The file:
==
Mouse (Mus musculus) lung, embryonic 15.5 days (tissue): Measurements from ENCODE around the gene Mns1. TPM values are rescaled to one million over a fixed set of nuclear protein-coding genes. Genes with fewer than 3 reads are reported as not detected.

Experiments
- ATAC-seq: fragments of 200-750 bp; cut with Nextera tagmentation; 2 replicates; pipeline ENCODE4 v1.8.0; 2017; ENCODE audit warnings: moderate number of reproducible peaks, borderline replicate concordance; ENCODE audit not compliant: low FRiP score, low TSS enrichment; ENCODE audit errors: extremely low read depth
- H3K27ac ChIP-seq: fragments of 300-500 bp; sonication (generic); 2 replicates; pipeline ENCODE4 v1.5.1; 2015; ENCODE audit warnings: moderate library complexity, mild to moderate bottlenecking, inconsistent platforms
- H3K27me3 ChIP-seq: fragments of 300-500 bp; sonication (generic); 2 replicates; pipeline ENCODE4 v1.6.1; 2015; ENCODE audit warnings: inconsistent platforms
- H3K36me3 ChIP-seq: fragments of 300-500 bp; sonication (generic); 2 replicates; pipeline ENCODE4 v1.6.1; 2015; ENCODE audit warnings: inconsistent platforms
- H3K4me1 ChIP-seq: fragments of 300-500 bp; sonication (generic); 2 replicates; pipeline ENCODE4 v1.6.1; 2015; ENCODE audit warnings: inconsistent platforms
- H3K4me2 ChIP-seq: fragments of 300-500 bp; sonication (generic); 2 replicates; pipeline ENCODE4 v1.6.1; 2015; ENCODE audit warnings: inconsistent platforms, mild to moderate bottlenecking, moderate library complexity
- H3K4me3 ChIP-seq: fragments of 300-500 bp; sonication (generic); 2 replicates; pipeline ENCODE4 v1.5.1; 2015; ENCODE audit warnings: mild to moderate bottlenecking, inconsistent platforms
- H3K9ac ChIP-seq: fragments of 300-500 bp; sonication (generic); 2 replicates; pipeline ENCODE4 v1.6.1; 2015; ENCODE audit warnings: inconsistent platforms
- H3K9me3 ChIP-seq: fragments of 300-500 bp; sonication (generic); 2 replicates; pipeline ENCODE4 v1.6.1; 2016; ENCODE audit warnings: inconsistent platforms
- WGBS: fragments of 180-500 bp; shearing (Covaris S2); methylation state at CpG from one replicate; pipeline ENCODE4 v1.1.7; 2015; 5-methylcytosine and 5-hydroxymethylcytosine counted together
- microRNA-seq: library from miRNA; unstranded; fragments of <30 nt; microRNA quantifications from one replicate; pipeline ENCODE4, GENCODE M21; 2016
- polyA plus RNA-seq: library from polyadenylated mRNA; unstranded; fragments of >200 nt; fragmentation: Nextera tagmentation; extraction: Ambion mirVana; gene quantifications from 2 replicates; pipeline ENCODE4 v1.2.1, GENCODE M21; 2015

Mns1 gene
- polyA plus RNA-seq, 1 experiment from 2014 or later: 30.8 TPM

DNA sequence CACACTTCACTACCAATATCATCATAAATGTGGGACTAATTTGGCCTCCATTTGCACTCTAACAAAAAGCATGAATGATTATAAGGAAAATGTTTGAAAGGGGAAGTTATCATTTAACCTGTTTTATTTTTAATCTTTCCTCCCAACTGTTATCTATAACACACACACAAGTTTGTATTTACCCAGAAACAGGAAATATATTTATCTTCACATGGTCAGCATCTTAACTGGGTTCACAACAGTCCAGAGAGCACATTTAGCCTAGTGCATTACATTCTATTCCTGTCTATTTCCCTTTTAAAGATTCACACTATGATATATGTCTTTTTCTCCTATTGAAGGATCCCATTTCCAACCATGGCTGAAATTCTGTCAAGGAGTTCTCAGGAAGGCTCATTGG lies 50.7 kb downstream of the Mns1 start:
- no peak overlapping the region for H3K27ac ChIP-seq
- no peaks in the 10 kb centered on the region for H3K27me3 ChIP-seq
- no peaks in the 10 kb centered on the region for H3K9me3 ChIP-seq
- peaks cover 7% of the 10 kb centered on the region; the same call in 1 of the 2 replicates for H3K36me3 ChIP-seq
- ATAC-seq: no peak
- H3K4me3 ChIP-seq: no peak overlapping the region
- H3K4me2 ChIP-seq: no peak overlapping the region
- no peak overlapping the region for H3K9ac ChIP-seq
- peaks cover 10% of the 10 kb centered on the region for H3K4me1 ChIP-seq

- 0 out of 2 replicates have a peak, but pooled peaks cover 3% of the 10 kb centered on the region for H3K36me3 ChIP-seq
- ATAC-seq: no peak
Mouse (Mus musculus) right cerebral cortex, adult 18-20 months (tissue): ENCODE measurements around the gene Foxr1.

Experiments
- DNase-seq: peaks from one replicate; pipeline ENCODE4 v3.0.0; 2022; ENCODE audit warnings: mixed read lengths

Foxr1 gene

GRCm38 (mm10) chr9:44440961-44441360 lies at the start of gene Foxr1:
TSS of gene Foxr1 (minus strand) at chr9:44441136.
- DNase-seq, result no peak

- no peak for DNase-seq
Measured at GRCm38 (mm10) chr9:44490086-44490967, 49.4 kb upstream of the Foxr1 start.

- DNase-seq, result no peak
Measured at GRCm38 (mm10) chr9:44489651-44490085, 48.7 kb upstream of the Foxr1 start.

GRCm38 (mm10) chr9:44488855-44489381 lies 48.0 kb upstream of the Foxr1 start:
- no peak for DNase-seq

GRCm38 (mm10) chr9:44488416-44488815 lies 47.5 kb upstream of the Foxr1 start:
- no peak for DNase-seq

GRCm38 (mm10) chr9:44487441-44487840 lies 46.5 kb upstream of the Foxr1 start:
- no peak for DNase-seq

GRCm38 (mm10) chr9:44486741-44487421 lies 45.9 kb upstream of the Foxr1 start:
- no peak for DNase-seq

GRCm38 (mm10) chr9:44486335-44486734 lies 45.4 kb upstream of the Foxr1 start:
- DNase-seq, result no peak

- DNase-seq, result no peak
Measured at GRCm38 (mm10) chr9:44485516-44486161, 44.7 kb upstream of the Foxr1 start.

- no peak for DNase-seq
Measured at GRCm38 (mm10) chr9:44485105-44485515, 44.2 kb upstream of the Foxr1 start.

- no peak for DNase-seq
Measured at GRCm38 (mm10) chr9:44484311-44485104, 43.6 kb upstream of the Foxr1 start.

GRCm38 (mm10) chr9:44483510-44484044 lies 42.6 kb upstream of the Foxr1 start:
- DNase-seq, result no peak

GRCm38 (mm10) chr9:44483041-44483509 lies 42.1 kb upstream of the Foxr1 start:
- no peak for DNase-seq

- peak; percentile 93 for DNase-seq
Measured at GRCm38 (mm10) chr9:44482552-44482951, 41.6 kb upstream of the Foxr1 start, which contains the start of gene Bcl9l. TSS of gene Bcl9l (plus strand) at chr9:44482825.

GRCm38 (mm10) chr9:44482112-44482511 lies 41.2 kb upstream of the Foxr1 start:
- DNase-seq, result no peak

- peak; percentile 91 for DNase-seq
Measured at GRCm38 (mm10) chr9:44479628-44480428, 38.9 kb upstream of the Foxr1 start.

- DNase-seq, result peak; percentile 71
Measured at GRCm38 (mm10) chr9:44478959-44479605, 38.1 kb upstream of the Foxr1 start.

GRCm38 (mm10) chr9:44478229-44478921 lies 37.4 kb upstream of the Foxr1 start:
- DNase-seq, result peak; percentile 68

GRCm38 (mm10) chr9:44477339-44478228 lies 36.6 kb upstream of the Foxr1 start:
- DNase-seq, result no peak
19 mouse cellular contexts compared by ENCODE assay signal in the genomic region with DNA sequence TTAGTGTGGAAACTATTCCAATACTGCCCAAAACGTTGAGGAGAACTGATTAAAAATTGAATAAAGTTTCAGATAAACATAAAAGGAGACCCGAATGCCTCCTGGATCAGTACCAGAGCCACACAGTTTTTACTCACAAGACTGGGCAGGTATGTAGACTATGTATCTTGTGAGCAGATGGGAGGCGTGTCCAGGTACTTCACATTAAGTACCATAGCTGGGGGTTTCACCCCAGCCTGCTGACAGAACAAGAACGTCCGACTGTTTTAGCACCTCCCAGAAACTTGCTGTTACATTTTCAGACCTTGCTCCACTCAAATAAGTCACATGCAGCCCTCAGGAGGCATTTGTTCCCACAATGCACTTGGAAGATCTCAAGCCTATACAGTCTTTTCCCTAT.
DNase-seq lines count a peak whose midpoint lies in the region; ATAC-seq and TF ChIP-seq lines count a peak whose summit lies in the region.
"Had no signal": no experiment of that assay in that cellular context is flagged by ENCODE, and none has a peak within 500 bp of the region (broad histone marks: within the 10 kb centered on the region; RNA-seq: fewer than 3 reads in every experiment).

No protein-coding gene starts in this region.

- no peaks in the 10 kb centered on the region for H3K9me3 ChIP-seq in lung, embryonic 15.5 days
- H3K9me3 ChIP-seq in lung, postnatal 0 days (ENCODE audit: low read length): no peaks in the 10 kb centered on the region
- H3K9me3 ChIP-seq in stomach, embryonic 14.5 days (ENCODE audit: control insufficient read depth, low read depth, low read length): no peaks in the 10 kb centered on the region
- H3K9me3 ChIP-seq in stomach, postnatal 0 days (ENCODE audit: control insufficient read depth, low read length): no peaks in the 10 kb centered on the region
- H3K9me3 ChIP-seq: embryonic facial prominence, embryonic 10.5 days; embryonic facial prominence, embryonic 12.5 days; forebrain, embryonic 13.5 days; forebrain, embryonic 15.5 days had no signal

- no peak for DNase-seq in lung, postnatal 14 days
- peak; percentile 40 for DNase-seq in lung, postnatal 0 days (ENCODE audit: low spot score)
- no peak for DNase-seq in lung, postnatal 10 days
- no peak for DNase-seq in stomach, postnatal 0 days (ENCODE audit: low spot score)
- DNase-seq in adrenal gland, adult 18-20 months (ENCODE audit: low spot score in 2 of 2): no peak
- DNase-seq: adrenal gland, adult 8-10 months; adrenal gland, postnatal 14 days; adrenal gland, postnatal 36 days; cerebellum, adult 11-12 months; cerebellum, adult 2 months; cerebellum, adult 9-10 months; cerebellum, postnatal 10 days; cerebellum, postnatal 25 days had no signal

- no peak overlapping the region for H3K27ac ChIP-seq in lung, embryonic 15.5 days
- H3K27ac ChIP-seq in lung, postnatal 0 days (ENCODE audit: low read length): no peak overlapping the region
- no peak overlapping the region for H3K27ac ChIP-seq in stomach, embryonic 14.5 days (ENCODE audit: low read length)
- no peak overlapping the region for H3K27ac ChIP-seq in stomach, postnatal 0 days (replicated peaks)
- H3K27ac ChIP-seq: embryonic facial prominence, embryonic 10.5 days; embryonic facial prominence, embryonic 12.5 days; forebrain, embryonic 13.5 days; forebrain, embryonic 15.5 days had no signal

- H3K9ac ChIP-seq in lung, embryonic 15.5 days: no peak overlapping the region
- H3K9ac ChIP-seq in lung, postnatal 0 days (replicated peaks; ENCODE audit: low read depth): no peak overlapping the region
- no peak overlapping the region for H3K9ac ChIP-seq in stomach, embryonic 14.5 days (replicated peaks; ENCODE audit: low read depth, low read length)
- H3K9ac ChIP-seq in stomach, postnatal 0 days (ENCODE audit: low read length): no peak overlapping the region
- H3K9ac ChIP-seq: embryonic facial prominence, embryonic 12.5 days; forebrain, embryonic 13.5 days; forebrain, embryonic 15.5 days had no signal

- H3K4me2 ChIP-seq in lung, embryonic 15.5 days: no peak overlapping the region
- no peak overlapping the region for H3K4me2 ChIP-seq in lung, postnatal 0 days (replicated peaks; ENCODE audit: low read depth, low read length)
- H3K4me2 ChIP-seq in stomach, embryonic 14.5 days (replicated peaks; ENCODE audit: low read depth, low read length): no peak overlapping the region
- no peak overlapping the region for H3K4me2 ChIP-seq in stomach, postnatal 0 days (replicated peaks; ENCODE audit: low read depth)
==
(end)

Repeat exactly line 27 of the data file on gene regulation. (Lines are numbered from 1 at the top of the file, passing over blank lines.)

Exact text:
- 0 out of 2 replicates have a peak, but pooled peaks cover 3% of the 10 kb centered on the region for H3K36me3 ChIP-seq